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Options – Rules and Standards Specific Themes considered by the Panel include: Increase Richness of Meta-Standard
Advantages Disadvantages PEFC could improve the comprehensiveness of the metastandard by including a broad range of international stakeholders in its on-going development process - Adds both applicable content and legitimacy from complementary stakeholders’ perspectives; increases field accountability as well through global stakeholder engagement - Opening discussion on the meta-standard to broader audience will necessarily complicate process/negotiation as well; technical resources to review new schemes will have to be augmented proportionally Outcome For example, see recommendations: Recommended

11. Join Stakeholder Initiatives 16. Recruit Stakeholders into National Governing Bodies 17. Expand 'Extraordinary Members' into Forum

Assist Members to Meet Standard
Advantages Disadvantages

PEFC could build the capacity to provide technical assistance to members and prospective members to assist in meeting requirements of the meta-standard for endorsement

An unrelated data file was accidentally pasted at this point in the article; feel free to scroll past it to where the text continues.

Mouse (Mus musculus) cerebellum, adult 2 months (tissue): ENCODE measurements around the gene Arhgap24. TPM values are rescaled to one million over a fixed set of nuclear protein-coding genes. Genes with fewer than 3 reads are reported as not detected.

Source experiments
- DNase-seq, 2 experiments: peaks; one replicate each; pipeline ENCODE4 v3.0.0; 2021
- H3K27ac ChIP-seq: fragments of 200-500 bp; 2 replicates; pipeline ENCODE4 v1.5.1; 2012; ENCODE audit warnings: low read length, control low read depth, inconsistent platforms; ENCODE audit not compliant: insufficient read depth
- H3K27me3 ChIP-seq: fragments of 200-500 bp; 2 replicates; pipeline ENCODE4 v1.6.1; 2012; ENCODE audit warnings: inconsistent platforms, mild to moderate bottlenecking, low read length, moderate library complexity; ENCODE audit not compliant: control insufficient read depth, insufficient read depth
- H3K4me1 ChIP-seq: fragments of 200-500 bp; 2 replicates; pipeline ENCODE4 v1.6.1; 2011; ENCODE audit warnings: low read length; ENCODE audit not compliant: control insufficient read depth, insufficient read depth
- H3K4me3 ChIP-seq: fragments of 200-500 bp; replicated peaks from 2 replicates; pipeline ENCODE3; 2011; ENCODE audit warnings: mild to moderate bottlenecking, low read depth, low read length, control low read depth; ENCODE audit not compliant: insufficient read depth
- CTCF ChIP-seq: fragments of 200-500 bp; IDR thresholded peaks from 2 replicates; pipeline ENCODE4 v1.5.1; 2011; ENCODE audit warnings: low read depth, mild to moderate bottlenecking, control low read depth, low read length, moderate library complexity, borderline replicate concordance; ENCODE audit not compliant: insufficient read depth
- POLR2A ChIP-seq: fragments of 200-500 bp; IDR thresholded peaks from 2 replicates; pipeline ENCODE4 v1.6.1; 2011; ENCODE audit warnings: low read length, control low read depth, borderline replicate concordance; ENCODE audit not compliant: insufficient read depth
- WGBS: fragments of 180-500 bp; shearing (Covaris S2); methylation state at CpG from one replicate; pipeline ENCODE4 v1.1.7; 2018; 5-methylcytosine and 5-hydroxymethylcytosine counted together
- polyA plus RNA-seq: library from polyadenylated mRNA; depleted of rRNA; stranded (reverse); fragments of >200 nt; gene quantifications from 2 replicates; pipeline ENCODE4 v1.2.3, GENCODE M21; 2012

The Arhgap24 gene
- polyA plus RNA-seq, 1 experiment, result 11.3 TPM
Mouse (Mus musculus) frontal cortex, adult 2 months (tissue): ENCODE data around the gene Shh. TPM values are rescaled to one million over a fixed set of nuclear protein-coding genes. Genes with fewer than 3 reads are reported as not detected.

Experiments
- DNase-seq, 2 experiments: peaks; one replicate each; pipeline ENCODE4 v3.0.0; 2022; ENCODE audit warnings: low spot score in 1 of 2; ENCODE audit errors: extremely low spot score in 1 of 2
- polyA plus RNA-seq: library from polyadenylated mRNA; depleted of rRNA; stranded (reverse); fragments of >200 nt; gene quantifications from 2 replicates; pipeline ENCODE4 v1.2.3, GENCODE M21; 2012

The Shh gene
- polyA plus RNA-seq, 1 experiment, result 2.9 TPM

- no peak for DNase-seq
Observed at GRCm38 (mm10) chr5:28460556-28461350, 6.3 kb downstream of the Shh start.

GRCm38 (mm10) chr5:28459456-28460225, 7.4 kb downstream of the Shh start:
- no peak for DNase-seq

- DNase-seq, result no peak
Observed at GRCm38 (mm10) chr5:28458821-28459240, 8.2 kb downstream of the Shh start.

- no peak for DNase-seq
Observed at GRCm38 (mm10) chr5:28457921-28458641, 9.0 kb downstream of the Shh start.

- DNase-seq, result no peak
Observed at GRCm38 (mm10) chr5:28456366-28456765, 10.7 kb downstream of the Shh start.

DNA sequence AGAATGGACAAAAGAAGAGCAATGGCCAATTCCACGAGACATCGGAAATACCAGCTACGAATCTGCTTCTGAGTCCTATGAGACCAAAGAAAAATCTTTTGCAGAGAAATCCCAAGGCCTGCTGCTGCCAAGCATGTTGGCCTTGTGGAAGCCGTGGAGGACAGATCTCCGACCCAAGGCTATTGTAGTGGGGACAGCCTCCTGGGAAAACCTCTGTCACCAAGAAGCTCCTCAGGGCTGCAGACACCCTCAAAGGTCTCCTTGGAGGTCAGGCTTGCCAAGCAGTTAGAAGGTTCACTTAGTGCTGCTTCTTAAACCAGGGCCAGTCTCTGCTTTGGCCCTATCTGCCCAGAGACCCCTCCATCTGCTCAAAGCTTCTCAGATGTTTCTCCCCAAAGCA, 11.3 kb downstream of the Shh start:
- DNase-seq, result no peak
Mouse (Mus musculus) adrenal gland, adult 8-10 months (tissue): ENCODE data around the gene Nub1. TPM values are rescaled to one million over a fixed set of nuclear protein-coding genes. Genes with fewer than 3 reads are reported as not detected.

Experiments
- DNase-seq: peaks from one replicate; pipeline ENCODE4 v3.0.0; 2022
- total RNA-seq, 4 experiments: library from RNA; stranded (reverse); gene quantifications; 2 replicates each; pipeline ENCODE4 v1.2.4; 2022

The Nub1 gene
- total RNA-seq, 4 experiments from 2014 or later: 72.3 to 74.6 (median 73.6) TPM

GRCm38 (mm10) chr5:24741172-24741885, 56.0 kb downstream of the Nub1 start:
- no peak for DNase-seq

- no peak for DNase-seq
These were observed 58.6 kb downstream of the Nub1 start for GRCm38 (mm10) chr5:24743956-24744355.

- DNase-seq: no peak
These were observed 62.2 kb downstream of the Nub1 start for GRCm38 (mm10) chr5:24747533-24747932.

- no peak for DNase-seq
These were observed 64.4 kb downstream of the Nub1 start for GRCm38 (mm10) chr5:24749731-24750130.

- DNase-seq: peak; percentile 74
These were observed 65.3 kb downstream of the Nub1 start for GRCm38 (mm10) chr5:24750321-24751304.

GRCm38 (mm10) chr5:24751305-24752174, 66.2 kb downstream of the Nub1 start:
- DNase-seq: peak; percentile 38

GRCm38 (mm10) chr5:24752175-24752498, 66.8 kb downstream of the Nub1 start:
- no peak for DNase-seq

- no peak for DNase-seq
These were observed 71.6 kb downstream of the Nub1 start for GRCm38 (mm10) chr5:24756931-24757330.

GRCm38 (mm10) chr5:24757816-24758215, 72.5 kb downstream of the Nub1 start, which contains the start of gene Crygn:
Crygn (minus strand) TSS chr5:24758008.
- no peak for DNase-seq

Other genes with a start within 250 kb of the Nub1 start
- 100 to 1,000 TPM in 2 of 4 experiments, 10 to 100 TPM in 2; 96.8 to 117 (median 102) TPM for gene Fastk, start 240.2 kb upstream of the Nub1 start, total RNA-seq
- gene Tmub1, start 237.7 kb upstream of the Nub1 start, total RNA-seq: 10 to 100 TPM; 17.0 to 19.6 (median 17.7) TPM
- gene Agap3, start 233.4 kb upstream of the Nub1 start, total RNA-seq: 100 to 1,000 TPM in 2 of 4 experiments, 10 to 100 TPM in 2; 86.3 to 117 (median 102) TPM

- Increases the quality of proposed schemes before review; increases institutional strength of forestry agencies in developing countries, supports broader policy aims in sustainable forest management - Must increase ‘firewall’ between technical assistance to a prospective member and expert review of the Scheme; will raise PEFC’s profile internationally making it more susceptible to critical review/risk Outcome For example, see recommendations: Recommended

19. Expand Secretariat Capacity 20. Tighten Independent Consultant, Panel of Experts' Role 25. Create 'Entry-Level' Membership Tier

Adopt Common PEFC could incrementally seek to create a common national National Standard standard among members
Advantages Disadvantages - Creates a more robust common level of forest management; removes criticism of Scheme variability; increases cohesiveness and influence of PEFC - Eliminates flexibility to meet unique local needs/conditions; very difficult to agree on practical common standard; challenges fundamental purpose of PEFC Outcome Not Currently Recommended

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Implementation and Monitoring of Governance Governance is the means by which an organisation achieves its goals without compromising its values, and should be a self-improving process, not a selfperpetuating one, and must be built into any organisation at multiple levels, in both formal and informal ways. Focus On – Centralising Decision-Making Power